Akshay Kumar probably has the most interesting career graph in the industry considering the ups and downs he’s seen. While he started out as the famous stuntman, he’s moved on to comedies big time. On the eve of the release of his film, Khatta Meetha, Akshay gets candid with Komal Nahta on ETC’s Bollywood Business, talking about learning Marathi, turning producer and even clarifying on why he charges a high price from his producers… Read on.

Was learning Marathi, talking in a Marathi accent, difficult for you?

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It wasn’t very difficult since I’ve been in Bombay for 35 years. I arrived in Bombay when I was 7 years old, after my dad’s transfer. I didn’t know Marathi in the beginning. Then one day I was in a bus and the conductor kept yelling at me in Marathi and I couldn’t figure out a word. A co-passenger then told me that he was asking me to move forward. I then decided to learn the language as soon as I could and it wasn’t very difficult since I lived in a Maharashtrian neighbourhood.

Did you expect to get so far in life?

I never expected so much from life. I wanted to become a martial arts teacher or would have become a Navy officer, but I never expected to become a film star.

You had a bad spell at the box office for almost two-and-a-half years. Then it turned around and ‘Housefull’ brought you back to stardom.

This isn’t the first time. I’ve had 14 flops in a row. Ups and lows, highs and lows are all part of life. If a film is a hit, I celebrate with my son, wife and family. When your film flops, you can barely get out of the bed in the morning and drag yourself to the shoot. Even at the shoot, you just want to get it over with and go back home. You feel depressed for about a week or two and then life must go on.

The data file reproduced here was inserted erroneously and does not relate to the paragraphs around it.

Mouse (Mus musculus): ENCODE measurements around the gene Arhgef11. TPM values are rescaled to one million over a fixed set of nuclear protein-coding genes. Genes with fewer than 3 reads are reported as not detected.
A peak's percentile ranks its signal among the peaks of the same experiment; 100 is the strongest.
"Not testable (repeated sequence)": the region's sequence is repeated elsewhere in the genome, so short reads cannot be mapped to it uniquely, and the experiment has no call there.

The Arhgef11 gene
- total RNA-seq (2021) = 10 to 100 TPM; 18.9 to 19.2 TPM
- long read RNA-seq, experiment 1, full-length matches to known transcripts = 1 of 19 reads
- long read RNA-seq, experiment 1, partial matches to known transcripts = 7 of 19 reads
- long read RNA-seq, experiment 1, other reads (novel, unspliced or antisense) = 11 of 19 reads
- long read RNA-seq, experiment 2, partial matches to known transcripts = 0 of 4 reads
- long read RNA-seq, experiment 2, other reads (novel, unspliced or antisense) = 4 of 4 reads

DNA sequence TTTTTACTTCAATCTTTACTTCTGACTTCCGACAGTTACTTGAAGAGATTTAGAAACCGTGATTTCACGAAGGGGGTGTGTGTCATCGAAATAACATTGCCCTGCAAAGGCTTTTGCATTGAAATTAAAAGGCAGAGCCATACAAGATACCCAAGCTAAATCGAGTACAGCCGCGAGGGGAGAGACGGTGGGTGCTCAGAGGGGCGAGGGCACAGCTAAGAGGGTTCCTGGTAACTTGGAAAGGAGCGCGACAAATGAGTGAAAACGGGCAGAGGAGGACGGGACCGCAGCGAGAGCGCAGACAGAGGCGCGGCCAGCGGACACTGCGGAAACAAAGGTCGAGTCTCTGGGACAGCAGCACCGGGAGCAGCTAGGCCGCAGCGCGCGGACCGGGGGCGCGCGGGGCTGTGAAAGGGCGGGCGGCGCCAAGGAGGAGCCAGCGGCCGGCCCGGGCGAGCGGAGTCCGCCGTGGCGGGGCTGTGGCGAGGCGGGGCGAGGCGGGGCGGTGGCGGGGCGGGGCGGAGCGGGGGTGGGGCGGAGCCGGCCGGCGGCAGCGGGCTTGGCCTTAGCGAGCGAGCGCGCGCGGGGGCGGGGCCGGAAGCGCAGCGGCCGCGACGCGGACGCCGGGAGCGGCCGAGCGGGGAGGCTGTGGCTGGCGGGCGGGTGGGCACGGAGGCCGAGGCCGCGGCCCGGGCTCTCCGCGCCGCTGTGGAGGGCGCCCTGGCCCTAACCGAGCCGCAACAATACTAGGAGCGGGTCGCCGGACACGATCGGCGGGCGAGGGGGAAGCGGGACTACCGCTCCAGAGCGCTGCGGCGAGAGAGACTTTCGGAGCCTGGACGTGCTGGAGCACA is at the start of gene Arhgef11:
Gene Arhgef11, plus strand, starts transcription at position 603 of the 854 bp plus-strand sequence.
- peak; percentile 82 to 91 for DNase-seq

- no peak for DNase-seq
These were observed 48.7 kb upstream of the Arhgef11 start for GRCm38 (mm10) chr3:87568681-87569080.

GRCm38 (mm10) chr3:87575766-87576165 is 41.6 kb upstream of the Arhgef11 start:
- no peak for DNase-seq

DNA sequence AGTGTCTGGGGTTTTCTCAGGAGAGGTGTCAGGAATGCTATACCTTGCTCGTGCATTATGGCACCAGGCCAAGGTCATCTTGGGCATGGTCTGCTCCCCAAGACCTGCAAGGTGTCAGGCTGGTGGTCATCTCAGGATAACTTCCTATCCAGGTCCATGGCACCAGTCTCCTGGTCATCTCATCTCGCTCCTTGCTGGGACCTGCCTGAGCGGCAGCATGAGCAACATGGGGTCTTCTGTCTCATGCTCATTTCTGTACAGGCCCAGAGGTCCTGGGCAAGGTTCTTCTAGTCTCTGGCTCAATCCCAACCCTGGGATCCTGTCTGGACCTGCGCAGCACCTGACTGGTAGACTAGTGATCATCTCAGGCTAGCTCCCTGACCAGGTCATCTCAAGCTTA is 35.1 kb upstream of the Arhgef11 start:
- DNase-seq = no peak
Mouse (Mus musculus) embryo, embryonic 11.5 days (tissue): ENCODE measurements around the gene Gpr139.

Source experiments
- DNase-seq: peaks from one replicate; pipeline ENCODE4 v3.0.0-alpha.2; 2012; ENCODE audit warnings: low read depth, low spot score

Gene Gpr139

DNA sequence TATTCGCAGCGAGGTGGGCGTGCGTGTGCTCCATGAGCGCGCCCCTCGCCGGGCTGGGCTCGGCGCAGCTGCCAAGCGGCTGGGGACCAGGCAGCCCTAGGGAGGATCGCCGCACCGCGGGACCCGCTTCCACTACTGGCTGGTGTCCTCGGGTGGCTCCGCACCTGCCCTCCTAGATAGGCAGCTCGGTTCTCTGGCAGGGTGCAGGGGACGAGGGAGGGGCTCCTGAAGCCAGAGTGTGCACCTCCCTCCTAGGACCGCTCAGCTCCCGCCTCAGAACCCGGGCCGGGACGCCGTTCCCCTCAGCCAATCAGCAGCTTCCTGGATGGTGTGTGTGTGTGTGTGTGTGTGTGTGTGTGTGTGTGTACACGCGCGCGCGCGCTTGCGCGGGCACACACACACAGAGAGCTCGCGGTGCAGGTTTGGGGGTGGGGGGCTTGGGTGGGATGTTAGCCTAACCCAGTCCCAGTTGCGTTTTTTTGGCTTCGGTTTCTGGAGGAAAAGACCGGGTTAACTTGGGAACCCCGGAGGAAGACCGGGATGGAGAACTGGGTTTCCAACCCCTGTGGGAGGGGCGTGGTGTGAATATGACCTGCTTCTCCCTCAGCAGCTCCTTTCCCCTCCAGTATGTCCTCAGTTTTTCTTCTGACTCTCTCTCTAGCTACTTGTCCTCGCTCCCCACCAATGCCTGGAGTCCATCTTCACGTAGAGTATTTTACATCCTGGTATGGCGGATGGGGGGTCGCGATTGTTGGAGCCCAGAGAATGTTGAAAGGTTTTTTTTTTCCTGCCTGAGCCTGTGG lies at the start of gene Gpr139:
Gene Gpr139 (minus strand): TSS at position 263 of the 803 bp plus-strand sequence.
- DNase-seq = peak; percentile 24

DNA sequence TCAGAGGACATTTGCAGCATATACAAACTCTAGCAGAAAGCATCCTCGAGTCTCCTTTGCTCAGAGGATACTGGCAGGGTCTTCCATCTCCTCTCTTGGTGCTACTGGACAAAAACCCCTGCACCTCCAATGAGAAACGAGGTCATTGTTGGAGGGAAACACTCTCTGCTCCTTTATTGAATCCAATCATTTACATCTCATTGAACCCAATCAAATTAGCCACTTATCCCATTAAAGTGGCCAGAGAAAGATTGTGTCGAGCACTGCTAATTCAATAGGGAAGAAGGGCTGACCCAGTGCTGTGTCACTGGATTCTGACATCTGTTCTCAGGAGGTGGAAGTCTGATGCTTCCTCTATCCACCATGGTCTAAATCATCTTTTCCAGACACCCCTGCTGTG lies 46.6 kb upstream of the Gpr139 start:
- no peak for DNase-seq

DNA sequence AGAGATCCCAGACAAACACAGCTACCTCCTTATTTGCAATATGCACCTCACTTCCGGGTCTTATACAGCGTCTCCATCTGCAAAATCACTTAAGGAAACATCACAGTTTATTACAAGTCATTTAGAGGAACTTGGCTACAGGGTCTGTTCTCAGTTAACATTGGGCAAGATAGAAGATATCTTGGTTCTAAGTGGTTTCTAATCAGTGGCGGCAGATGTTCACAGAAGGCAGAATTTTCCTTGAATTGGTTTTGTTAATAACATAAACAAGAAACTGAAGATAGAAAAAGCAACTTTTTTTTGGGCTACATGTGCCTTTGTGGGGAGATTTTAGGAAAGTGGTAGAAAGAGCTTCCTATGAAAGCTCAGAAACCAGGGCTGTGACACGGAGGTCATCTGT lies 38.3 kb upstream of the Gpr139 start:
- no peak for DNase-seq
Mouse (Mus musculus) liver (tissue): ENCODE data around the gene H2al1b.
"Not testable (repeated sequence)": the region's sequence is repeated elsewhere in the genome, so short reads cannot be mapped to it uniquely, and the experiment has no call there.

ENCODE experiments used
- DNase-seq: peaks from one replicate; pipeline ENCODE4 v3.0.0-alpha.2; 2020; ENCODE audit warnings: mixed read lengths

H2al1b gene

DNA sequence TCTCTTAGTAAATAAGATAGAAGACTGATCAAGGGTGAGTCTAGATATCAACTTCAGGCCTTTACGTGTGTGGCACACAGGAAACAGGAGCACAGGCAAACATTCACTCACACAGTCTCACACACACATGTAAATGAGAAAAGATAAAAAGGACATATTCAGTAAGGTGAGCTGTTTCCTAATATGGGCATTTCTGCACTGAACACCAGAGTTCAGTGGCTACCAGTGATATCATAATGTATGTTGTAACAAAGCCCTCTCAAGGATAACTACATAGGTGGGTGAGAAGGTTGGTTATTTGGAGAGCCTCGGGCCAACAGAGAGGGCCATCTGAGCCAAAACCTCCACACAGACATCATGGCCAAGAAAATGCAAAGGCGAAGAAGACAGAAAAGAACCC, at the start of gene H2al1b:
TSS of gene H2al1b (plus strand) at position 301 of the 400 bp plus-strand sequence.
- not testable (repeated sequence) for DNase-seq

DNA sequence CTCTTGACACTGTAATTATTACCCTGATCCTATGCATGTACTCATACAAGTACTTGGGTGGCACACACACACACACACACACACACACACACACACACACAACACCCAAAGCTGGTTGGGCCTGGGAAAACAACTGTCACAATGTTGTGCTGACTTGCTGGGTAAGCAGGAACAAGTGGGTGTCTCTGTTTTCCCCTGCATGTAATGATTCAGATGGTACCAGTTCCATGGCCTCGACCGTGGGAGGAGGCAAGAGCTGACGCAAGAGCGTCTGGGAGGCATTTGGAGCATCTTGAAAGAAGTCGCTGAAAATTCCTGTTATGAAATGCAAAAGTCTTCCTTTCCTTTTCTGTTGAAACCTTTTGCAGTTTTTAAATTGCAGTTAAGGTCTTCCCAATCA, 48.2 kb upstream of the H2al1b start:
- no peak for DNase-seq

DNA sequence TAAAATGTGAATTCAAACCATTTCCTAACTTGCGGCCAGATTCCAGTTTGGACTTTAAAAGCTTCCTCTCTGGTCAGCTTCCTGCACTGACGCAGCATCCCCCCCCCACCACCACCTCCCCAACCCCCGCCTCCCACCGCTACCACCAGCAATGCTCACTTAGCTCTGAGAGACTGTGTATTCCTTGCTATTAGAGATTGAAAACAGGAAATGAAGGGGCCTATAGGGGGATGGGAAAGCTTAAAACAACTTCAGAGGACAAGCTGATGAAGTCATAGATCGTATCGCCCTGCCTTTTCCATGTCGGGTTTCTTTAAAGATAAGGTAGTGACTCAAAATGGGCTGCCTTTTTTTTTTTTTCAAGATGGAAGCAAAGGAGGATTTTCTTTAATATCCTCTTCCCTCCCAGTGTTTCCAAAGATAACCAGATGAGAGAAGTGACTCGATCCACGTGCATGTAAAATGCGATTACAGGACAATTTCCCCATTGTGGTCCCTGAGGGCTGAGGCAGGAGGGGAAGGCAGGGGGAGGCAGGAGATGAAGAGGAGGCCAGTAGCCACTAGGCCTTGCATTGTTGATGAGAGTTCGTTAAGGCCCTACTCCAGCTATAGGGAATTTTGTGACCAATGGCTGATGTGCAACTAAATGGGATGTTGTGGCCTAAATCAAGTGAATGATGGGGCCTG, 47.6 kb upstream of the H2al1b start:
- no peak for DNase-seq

“I’ve had 14 flops in a row.”

Whenever it comes to star prices, you’re named first. Why did you start charging so much?

These charges against me are baseless. If I demanded an unreasonable price like 20, 30 or 40 (Rs crores) and if a producer agrees to pay the price then you must be getting something back in return. That’s why I started my own production company. I invest money in the film, and the profit is shared between me and the distributor. I was the one who began this studio system solution of having a percentage with the distributor.

Do you think that Salman Khan and you are responsible for prices hitting the ceiling?

I don’t think so. There were people to support us for this. We aren’t holding a gun to anyone’s head. If we are being paid such a price it’s only because people are willing to pay.

“Almost 60 per cent of hit films in Bollywood are comedies.”

You had once said that you didn’t understand the system of actors becoming producers and distributors. And now you’ve turned producer…

There were allegations of me charging too much. So I decided that if you don’t know how much to charge for a film I decided to become producer, invest in the film and then take a share of the profits.

Why are you sticking to comedy films? Is it a conscious decision or are these the only types of films that are coming your way?

If you study the hit films over the years, you will realize that 55-60% of them are comedy films. If these films succeed then I don’t see any reason why I shouldn’t do them. But I am doing a film like Patiala House which is based on a father-son relationship. Once in a while I try films like 8x10Tasveer, where even 4×2 people don’t come to see the film!

By Koimoi Team

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